What Makes the Extraordinary More Than Ordinary?
I completed another GZTac Core Handgun Fundamentals course this past weekend, and I enjoyed seeing the improvement each student made as we progressed from one evolution to the next.
And, while I’m no handgun expert or gun guru, the principles of Krav Maga I’ve applied to handgun training have been surprisingly successful – even as optimistic as I was going into this process.
While I’ve always been honored to teach the dedicated and hard working people who instruct for Krav Maga Houston, I was blown away by the performance of three of my instructors during the class this past weekend. Our female instructor, shooting a Sig 938 compact pistol with minimal experience, did a fantastic job and visibly showed a stern concentration throughout. One of the advanced instructors shot lights-out with a Colt .45 officers model – hitting targets out to 50 yards without front or back sights. Then there was our resident GM and level one instructor in his first ever handgun class – having just acquired his first pistol five weeks earlier – shooting the A box out of the IDPA target.
I was proud for each of these folks – as well as – the outstanding job the entire group was able to produce. But, I started thinking, what makes my Krav Maga instructors so capable of picking up new skills, handling various levels of pressure, and creates extraordinary performance over short periods of time? I sat down and talked briefly with each of these folks – from type A+ to B- type personalities. In the end, I was no closer to clearly understanding what concoction of self selection, contagious attitude or paradigm, and/or other variable might be in play here.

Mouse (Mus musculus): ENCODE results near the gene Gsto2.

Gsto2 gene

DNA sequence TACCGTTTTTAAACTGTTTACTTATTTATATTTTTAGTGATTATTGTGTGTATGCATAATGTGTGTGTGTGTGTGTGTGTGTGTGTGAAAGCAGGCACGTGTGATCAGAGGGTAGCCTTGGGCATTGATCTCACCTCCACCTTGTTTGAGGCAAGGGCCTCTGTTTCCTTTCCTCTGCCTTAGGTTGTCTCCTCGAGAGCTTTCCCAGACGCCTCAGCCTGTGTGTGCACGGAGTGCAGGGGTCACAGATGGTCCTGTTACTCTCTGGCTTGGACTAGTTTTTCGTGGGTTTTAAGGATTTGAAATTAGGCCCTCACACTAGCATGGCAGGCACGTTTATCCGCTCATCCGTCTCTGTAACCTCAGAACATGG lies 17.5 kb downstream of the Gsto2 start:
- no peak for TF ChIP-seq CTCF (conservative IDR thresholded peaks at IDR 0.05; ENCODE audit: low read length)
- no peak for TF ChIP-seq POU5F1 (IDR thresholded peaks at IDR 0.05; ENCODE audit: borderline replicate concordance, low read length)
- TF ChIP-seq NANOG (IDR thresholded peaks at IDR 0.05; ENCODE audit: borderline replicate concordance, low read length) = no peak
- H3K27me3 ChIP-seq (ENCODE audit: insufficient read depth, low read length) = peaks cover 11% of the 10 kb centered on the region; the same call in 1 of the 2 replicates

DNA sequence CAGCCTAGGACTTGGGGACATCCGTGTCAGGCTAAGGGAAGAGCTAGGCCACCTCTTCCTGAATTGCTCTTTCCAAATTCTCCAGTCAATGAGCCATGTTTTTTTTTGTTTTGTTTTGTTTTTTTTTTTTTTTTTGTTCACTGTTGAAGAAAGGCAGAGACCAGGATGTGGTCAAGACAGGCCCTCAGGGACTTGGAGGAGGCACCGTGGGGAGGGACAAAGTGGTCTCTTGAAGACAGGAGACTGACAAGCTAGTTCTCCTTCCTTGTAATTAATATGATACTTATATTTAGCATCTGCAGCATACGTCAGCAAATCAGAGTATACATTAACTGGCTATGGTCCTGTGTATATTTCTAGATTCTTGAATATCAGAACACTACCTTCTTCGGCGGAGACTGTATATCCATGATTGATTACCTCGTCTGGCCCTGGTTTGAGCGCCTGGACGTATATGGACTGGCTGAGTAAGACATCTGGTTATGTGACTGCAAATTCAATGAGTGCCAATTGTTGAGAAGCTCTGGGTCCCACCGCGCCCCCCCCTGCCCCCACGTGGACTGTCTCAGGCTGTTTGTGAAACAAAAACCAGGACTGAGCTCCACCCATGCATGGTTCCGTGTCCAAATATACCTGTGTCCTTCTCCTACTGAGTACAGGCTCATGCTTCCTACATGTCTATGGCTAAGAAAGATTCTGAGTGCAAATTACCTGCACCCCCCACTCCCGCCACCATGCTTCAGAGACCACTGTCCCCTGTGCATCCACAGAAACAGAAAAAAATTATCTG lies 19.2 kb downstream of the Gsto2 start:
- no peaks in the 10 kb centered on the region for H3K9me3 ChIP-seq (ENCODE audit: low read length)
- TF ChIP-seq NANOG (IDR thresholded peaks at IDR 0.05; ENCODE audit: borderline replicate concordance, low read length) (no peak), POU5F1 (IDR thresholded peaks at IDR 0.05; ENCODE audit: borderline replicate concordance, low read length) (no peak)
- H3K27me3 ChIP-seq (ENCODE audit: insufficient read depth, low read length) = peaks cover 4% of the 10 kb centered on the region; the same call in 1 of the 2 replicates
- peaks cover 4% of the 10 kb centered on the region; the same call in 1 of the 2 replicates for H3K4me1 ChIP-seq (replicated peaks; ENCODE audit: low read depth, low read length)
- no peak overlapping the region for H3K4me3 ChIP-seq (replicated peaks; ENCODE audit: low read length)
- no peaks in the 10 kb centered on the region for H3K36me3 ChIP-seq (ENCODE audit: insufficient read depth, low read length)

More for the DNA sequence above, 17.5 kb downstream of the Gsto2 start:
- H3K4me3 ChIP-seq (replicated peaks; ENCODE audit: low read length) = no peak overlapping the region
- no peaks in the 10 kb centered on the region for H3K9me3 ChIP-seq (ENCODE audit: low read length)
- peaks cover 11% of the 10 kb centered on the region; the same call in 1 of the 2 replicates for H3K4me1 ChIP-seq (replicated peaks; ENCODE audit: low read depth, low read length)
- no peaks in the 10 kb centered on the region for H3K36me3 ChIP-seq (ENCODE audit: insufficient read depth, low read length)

However, I suspect that what makes the people I work with perform at high levels starts with something inside them – a desire or goal ignited – that stokes an inner fire to do more and be more. Whatever it is, I’m honored to be associated with the very talented group of instructors at Krav Maga Houston. If you want another perspective, check out James Newman’s article this week on his experience at the GZTac Core Handgun Fundamentals course.
Whatever you do, search for your own inner fire, a masterful paradigm for absorbing information, and a group to push you towards your goals.